Social class differences in educational achievemen
The most powerful influence on achievement is social class. Within school, working class children are disadvantaged in comparison to the middle class due to in school - such as setting and labelling - and out of school factors such as money problems.
W/C Material Deprivation
Pupils’ education can suffer from material deprivation due to being unable to pay for the essentials such as uniforms, books, pens, trips, transport, internet access, toys or space to study.
Not having these basic things means they are less able to complete work to a full standard, get into the higher achieving schools, revise well and this shows on their results.
Likely to go to unpopular schools in poor areas - schools unable to teach these already struggling children to the standard needed for them to succeed and go on to better things.
W/C Material Deprivation
Reay found working class children are more likely to go to a local university, even if it is known to not do well, possibly because they are unable to afford the costs of living in different accommodation, travel expenses on top of their tuition fees.
This may restrict them as to what courses are available at their local university, meaning they may not necessarily be reaching their full potential.
In the working class, 32% move away from home to go to university, whereas in the middle class, 70% move away from home, showing how many more working class children suffer educationally from their lack of money.
W/C tend to do a lot of working hours alongside their degrees.
W/C Cultural Deprivation
Teachers are middle class and write exam papers using their expectations and middle class knowledge therefore working class children find them difficult.
W/C - different grammar, vocabulary and accent.
Marxist - Society is created to benefit the M/C as they have a greater cultural capital.
M/C believe working hard will mean success, W/C believe they cannot succeed no matter how hard they try.
Neo-Marxists would say m/c knowledge, values and language give m/c children an advantage.
Reay found it was mothers who make cultural capital work for their children.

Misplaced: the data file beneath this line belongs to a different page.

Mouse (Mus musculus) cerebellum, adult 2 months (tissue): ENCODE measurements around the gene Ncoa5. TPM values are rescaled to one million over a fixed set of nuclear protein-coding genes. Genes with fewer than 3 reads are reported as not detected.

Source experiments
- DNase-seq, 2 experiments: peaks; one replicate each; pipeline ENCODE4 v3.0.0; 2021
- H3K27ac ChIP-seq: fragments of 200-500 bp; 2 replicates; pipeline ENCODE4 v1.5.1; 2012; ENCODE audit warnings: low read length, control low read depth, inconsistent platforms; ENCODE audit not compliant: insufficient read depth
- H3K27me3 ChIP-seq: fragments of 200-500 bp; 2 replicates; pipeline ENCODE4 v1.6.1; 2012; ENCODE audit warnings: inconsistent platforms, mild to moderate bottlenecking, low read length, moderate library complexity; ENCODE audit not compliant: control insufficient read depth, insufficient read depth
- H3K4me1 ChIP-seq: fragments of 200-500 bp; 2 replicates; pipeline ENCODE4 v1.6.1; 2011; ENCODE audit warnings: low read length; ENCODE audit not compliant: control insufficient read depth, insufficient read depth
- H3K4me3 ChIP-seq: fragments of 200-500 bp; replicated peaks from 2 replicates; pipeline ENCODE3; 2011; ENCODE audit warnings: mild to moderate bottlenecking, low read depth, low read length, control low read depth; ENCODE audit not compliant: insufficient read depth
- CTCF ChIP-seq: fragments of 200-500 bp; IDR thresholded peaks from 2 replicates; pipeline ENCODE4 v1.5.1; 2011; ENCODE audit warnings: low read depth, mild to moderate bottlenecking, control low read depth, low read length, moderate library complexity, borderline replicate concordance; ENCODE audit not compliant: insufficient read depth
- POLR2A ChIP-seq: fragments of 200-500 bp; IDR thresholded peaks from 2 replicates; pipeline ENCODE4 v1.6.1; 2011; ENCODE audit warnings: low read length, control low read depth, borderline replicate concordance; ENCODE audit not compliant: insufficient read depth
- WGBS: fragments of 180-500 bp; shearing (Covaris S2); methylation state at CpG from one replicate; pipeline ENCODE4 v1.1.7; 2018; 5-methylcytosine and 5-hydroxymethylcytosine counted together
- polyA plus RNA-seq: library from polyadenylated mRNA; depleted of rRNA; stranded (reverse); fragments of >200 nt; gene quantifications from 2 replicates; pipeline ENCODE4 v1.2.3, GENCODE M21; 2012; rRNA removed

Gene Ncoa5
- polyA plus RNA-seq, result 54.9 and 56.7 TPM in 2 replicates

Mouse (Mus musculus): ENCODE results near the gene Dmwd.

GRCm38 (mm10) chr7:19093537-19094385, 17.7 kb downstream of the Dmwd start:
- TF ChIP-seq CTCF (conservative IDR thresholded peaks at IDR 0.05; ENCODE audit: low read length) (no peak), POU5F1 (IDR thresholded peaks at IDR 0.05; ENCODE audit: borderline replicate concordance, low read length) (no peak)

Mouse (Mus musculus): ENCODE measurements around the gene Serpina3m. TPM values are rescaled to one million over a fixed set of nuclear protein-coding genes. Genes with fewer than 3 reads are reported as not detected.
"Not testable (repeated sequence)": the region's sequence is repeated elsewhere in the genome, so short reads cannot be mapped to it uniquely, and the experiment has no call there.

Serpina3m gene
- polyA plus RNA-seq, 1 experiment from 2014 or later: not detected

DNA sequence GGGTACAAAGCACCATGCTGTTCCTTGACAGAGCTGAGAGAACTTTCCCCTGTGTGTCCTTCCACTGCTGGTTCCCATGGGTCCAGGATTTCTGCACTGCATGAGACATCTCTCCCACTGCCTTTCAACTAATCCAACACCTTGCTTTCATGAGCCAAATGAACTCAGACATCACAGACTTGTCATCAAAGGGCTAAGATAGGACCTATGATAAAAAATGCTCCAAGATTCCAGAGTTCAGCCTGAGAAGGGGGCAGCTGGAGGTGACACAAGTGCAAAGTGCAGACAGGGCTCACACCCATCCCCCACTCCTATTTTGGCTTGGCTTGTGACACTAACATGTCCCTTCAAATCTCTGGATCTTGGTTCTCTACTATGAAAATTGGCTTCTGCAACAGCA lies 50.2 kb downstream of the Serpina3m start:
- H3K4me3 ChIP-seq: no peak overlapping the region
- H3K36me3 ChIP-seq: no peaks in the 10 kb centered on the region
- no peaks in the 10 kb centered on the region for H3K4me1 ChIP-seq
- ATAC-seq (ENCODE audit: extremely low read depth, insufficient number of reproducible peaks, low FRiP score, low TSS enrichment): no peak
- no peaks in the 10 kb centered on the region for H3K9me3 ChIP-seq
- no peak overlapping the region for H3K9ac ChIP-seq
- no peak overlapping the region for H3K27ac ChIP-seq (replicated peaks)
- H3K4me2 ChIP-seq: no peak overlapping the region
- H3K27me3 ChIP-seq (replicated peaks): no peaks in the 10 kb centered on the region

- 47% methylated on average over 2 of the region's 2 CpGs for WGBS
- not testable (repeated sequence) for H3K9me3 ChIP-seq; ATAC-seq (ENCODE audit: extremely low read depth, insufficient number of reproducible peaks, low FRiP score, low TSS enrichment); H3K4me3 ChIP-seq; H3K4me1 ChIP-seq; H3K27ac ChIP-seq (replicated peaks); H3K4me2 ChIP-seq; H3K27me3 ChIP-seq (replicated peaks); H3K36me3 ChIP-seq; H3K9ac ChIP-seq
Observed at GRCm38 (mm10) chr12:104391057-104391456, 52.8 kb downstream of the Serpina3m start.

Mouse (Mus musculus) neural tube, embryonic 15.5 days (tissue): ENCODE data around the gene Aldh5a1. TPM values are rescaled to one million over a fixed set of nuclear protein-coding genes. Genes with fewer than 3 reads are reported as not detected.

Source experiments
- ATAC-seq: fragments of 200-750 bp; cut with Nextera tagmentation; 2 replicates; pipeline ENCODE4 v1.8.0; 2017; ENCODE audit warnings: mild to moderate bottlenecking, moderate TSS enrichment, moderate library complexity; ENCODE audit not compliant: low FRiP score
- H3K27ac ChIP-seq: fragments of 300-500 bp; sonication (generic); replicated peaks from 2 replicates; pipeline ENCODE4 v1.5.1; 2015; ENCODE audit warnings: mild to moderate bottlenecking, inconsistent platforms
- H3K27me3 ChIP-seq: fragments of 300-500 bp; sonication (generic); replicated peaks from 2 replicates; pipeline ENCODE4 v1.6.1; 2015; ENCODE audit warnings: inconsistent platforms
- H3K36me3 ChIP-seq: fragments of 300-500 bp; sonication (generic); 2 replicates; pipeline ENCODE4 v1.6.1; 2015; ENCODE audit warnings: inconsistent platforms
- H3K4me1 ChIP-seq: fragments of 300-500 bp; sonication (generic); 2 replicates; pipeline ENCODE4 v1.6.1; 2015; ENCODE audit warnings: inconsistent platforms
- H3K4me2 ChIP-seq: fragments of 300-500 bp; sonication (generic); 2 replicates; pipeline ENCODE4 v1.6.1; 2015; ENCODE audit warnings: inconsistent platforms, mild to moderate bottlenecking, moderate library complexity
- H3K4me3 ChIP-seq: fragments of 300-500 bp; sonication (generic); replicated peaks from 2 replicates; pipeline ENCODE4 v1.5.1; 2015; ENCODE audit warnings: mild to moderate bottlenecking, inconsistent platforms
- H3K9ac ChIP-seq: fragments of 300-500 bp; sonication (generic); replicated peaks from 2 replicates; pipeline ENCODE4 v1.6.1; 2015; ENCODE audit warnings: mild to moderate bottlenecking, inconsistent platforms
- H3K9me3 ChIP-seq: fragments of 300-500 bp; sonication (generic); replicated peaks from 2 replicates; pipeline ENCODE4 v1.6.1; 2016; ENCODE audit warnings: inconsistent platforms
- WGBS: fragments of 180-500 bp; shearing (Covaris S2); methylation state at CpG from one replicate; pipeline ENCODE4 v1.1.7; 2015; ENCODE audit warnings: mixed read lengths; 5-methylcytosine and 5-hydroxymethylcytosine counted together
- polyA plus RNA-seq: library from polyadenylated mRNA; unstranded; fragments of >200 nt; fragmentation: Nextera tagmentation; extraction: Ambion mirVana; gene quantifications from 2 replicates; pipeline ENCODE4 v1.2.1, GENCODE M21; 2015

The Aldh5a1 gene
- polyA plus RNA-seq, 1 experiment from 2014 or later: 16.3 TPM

M/C mothers tend to have qualifications, knowledge of education and educational system and therefore are able to help their children with homework, teachers, and pay tutors.
In-school factors - Labeling
A major identifying characteristic which can be negative or positive.
Labels are very powerful and can lead to self-fulfilling prophecy.
Teachers may accidentally use more negative labels with working class students as they are not used to their w/c values and norms.
This may cause a self-fulfilling prophecy and the child will simply begin to act like what they have been labeled as because they find it too hard to be seen as anything but that.
Rosenburg tested a whole year at a school and told the students, teachers and parents that using the test he was going to would pick out the students who where about to do very well educationally. He picked names at random and told them they are about to do very well.
Although he chose the students completely at random, he retested the year group and found the students he told were going to do well did indeed do well.
This was because the teachers and parents treated the child differently because they were told the student was going to do well, so paid particular attention to them. This proves the self-fulfilling prophecy to work and shows if all teachers paid attention to the children that were struggling as opposed to giving up on them, they would improve greatly.
Setting and Streaming
Setting is sorting student by subject into their ability, which is a more flexible and accurate way of sorting students in school.
Streaming is sorting them into groups in a non-flexible fashion, meaning you are in the same level of ability for all subjects.
More working class children are in the lower sets and streams.
Gillburn and Youdall found that teachers were more likely to assume that middle class students are able and should be entered for the higher tier exams - working class children are less encouraged to push themselves in school.